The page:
In our inaugural Fintech post – Millennials, Trust Scoring and the Future of Financial Services – we touched on ‘Bot Banking’ and the future potential for early upstarts such as MyKAI by Kasisto:
Recently, MyKAI launched via partners RBC in Canada and DBS in Asia, and is available on mainstream messaging platforms such as Facebook Messenger, Slack and iMessage. It shows that the idea Banking Bots may not be as far out into the future as we thought – the question is, will it stick?
That’s what we are going to look at in more depth in this post, as it seems despite the future upside of Bot Banking, it’s just not quite ready for primetime.
What’s driving Bot Banking?
The rise of bots in tech media over the last six months is comparable to the hype cycle around apps when the App Store launched on iPhone. But it’s not simply the rise of bots that can explain the buzz around Bot Banking, it’s also the realization that banks need to develop entirely new experiences to engage millennials:
“Despite the ongoing efforts of banks to attract millennials, they are still failing to make an impression. According to Gallup, only 23% of millennials are actively engaged with their bank, making millennials the least engaged generation.” Can a Bot Help Your Bank Speak Millennial
Bot Banking enables asynchronous communication, something that fits perfectly with the millennial lifestyle – “Millennials enjoy being able to choose the timing and terms of their communication.” There is also an issue with trust, as 71% of millennials would rather go to the dentist than listen to what their bank is saying. Bot Banking gives banks the ability to white-label these new platforms and engage millennials in a more intuitive and conversational way, in turn allowing them to build trust with what is now the biggest generation in history.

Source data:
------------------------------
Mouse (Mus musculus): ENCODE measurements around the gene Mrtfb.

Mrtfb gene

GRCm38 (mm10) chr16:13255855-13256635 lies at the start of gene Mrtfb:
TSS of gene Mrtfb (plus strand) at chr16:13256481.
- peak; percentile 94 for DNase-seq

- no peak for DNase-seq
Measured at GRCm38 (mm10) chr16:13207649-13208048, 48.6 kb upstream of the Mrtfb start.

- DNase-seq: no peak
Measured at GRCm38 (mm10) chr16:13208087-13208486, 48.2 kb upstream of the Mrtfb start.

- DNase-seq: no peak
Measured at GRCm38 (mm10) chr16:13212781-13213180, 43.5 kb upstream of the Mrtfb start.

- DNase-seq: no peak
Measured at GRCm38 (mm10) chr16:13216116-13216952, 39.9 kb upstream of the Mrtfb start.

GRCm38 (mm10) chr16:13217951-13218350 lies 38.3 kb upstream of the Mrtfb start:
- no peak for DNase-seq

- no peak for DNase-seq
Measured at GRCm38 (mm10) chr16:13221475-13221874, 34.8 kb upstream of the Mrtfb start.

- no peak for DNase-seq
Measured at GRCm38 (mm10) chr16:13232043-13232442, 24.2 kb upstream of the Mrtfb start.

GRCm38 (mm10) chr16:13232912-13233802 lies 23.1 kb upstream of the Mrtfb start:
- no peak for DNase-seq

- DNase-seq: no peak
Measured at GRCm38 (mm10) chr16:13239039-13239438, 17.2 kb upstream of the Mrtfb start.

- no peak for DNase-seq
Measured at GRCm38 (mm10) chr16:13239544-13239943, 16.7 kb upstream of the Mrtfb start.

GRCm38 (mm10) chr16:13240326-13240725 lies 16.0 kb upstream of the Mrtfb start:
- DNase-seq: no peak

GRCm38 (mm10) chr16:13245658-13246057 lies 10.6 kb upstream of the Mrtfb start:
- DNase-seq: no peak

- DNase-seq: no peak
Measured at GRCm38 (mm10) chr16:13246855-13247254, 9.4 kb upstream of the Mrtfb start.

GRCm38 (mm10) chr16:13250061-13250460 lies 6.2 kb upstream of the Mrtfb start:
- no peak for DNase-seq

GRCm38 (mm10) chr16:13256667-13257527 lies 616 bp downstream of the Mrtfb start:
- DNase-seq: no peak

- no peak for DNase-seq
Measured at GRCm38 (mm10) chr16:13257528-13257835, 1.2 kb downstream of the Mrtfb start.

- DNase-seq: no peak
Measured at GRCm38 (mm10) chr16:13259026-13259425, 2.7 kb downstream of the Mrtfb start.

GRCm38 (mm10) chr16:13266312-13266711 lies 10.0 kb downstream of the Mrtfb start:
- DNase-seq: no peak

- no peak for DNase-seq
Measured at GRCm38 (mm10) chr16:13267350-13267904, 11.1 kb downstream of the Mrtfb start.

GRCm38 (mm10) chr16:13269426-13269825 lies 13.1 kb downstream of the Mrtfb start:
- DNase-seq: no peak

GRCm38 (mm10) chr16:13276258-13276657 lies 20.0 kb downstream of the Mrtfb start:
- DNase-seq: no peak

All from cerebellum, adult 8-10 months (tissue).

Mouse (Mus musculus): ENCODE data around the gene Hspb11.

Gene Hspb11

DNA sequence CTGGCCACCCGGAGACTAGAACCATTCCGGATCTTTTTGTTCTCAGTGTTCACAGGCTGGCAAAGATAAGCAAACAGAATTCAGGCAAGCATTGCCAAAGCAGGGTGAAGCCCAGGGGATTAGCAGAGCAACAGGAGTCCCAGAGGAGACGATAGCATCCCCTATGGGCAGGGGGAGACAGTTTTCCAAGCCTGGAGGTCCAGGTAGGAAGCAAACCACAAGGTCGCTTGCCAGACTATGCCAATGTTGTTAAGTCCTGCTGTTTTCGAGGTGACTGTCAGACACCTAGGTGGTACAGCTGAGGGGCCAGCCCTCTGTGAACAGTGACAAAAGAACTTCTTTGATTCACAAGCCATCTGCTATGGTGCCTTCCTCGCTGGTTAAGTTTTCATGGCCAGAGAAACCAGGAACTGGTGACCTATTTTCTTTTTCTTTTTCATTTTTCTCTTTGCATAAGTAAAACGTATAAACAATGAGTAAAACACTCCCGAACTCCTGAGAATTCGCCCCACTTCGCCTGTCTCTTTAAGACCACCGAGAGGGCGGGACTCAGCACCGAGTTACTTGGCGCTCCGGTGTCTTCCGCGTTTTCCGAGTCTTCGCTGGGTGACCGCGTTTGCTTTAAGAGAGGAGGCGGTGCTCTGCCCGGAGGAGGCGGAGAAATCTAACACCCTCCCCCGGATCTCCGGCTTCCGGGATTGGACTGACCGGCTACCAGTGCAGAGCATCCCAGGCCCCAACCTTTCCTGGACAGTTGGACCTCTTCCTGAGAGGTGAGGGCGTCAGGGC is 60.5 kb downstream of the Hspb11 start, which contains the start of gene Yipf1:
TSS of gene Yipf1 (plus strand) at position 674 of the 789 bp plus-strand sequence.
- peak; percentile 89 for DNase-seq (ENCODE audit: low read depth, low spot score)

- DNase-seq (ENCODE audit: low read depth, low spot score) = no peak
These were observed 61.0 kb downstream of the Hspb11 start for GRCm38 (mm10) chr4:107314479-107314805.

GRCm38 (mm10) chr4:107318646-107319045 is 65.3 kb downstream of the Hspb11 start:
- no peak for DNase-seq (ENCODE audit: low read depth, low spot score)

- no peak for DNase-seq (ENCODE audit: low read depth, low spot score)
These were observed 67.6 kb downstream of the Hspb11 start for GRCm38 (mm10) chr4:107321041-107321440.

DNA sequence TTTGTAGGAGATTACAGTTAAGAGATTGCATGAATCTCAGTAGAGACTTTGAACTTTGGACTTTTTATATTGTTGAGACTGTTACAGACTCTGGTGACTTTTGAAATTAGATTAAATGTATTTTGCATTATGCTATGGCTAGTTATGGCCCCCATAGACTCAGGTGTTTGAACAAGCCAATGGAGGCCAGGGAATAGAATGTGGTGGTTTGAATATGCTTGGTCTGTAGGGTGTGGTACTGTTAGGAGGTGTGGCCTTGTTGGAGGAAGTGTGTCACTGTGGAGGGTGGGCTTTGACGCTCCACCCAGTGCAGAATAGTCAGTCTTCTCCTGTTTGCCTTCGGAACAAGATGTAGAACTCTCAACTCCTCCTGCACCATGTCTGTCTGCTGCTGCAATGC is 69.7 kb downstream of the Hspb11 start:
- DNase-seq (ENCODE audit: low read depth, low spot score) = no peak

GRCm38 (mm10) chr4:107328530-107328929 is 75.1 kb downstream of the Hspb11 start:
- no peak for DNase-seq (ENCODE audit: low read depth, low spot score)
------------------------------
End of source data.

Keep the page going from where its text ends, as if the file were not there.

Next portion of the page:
Despite the rich data that can be gathered from these platforms – especially Facebook Messenger – this is data that a lot of the banks already have. In most cases, the bot is querying the bank’s database for transaction history and current balances. The data side of the Bot Banking story is important, but it’s not the key factor for a bank.
What’s more important to millennials, and is missing from today’s financial institutions, in an implicit awareness of the social contract that millennials sign:
“Millennials consciously or unconsciously recognise that in a digital age, their personal information is currency. It is an asset. They are happy to enter into a contract to gain assets for this asset.” How Banks are Failing to Uphold Their End of the Bargain
A Banking Bot won’t fix this, but it may help banks learn in real-time what the expectations of this generation actually are.
Bot Banking Disruptors
‘Disruption’ is so overused and cliché in the current world, but in the case of #fintech, it’s still the best word to describe the ambitions of certain companies who want to eat the bank’s breakfast, lunch, and dinner. A well-crafted, long-term Bot Banking strategy could be the answer.
Whereas companies like Kasisto actively partner with banks and use their customer base as a distribution channel, other companies are looking to build from the bottom-up and become the banks of the future themselves.
Chip is a UK-based Bot Banking platform that is built entirely as its own ecosystem ie. you download it as an app, it’s not found on Facebook Messenger, Slack, etc.
The vision for Chip is:
“to be able to offer a range of financial services that are price transparent and help the customer have a happier and healthier financial life.” These Chatbots Want to Help You Manage Your Money
Currently, they are taking from the Transferwise Playbook of integrating with banks. But in the future, they will probably start to find ways to bridge in with other fintech players and build their own proprietary platform for managing the movement of money, just like Transferwise is currently doing:
“Transferwise says it is “peer to peer,” pairing customers who are sending money to or receiving it across borders. It charges a small fee to make the match and exchanges money at the prevailing market rate.” Fintech Startup Transferwise Moves Away from Banks
Despite the obvious potential of Bot Banking, they simply are not ready for primetime:
“Forrester conducted a test of banking bots, finding that the bots either failed to complete a request or provided an awkward experience in about one-third of chats. Bots even found some small tasks problematic – for example, Forrester asked the bot how much money it had available before making a transaction, to which the bot replied that “you have undefined money remaining” Bots Not Ready to Become Bankers